Germany, like all of Western Europe (and the U.S. and Canada) has been blanketed with victimhood propaganda about “Islamophobia,” but it is not enough to overwhelm what people see with their own eyes: increasing jihad violence and Islamic supremacist thuggery. The article sees this understandable suspicion solely in terms of bigotry: “However, a second question asking how people thought Germany should deal with hostility to Muslims found that 53 percent of people believed that it should be treated as seriously as anti-Semitism….But a majority of 57 percent of AfD supporters still thought that hostility to Muslims was as serious as hatred against Jews.” Of course. Opposing jihad terror and Islamic supremacism is not the same thing as racial or ethnic prejudice or hostility to Muslims, despite the best efforts of Leftists and Islamic supremacists to equate the two. What Germany, and all Western states, must do is not allow the growth of a parallel society with its own culture and system of laws, existing within but not paying allegiance to the state. There should be equal justice for all, and one legal system applying to everyone, along with a call to Muslim communities to work for genuine assimilation and genuine reform of the violent and supremacist aspects of Islam.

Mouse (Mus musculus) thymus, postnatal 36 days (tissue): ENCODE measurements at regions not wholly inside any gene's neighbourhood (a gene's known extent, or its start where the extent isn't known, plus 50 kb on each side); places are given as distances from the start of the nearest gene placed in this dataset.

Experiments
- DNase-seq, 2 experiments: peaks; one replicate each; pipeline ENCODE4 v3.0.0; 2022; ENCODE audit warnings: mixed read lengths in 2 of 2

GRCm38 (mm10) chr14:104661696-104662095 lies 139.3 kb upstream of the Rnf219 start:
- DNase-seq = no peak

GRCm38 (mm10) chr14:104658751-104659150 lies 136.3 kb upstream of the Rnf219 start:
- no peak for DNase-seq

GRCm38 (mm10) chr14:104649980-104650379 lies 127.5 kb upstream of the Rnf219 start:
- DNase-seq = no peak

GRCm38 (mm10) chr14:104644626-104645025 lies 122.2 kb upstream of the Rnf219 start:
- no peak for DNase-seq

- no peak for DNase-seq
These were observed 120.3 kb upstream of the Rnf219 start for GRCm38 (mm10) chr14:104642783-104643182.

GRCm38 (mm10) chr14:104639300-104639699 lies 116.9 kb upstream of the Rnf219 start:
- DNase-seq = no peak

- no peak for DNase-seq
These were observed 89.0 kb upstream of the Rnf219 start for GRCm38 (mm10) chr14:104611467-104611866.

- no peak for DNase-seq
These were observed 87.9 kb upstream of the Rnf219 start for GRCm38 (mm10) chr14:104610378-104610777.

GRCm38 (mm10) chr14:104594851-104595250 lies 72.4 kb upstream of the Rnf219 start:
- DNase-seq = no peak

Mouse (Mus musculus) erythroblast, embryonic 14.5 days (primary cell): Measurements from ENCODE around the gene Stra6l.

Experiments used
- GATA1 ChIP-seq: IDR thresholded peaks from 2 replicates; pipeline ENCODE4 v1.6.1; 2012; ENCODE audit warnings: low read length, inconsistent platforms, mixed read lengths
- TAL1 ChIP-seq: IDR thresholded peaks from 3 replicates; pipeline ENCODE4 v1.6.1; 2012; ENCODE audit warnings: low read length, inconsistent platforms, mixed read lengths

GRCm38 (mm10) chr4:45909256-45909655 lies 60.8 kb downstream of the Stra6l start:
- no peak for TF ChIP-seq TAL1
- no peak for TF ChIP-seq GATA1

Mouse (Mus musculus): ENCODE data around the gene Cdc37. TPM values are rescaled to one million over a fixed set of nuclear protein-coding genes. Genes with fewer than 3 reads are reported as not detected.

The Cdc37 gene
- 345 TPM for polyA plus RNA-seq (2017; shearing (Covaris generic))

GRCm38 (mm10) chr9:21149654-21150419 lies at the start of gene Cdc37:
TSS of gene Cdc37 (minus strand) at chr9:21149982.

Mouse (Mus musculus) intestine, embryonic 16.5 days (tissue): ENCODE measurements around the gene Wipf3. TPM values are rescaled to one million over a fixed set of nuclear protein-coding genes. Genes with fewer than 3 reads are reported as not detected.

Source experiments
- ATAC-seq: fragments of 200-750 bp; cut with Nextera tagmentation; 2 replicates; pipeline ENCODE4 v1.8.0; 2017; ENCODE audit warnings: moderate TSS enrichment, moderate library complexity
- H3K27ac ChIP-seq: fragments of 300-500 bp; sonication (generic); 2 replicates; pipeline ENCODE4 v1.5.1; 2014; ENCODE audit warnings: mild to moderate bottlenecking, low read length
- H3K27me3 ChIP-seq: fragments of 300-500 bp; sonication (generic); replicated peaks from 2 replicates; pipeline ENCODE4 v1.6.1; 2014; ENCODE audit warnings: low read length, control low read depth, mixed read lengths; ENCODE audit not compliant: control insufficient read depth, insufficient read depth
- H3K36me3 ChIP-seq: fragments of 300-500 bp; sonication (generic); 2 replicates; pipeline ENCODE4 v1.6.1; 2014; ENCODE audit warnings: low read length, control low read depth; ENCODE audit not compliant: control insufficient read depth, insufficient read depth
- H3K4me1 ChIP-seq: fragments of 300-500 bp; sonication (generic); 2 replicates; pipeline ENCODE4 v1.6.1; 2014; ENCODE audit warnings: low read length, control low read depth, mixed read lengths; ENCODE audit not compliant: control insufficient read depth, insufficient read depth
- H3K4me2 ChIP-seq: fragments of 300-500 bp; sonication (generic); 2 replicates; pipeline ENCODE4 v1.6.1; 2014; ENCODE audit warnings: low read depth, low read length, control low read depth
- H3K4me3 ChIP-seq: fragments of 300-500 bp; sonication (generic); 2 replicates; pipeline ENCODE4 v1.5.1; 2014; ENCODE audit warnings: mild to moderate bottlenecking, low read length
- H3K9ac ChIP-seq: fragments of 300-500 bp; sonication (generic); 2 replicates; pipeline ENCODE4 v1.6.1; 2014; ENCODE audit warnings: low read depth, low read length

“Islam ‘does not belong in German society’ – poll,” The Local, August 7, 2014 (thanks to Nicolai):
A majority of Germans have rejected former President Christian Wulff’s famous statement that “Islam is now also a part of Germany”, with 52 percent against the idea.
Just 44 percent of people surveyed by the Forsa opinion institute for Stern magazine agreed with the former head of state that Islam was part of Germany.
However, a second question asking how people thought Germany should deal with hostility to Muslims found that 53 percent of people believed that it should be treated as seriously as anti-Semitism.
Young people and supporters of the Green Party were most likely to look favourably on Islam, with 61 and 69 percent positive responses respectively.
Fifty percent of centre-left Social Democrat (SPD) supporters agreed Islam belonged in German society, while the conservative CDU/CSU’s number was just 36 percent.
People in East Germany and the over-60s were among the least likely to agree. Only 31 percent of Easterners and 39 percent of seniors sided with Wulff.
The least welcoming to Islam were respondents close to the eurosceptic party Alternative für Deutschland, 82 percent of whom did not think Islam was a part of German society.
But a majority of 57 percent of AfD supporters still thought that hostility to Muslims was as serious as hatred against Jews.